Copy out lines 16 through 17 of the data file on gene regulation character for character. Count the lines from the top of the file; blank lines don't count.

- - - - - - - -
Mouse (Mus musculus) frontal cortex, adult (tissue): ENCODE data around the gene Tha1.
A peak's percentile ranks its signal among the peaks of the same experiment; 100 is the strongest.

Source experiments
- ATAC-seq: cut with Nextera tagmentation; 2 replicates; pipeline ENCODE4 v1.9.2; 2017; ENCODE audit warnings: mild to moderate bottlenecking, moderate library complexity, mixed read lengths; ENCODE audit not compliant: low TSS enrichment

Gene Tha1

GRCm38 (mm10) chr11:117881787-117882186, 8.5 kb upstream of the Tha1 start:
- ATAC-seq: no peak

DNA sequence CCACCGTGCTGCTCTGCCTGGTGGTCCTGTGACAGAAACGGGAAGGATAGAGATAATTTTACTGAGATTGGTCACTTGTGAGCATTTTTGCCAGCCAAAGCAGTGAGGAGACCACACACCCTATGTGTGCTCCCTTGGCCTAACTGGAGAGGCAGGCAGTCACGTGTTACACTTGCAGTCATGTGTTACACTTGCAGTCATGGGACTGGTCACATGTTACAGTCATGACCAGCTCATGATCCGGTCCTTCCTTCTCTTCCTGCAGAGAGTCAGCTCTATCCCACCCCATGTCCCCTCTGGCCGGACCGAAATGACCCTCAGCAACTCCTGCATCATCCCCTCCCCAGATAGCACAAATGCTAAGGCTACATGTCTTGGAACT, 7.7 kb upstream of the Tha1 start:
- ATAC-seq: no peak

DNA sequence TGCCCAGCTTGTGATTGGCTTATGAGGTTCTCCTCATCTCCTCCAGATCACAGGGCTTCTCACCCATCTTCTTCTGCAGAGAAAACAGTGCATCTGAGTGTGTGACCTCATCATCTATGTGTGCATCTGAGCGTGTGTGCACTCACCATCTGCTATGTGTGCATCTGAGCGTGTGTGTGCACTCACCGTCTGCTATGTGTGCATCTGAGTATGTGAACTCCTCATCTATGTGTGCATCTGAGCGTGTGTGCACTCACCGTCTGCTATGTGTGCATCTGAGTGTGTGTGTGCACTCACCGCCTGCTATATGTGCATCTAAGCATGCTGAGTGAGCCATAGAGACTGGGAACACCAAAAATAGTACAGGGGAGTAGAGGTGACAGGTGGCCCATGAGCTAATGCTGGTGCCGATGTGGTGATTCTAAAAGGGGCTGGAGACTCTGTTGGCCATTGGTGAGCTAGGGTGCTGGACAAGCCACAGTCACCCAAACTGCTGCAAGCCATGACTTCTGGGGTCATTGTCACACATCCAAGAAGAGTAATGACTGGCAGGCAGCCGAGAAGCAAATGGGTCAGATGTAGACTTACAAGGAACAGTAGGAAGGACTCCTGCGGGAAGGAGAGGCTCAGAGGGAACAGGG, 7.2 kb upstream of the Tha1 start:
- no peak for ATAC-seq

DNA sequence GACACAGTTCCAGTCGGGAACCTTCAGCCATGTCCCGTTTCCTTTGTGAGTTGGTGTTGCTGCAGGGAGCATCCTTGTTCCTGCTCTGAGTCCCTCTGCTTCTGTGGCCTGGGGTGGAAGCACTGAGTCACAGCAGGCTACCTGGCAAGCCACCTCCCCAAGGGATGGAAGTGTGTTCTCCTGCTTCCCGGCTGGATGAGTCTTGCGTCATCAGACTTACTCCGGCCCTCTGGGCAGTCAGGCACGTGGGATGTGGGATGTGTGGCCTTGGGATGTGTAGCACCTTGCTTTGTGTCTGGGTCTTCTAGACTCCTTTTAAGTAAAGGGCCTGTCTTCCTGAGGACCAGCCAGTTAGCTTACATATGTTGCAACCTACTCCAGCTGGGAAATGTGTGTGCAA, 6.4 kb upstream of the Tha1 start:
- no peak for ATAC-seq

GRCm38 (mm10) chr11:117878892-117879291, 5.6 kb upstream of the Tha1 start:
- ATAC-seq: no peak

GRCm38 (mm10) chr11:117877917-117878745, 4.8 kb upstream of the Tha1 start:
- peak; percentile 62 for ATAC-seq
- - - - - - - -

GRCm38 (mm10) chr11:117877917-117878745, 4.8 kb upstream of the Tha1 start:
- peak; percentile 62 for ATAC-seq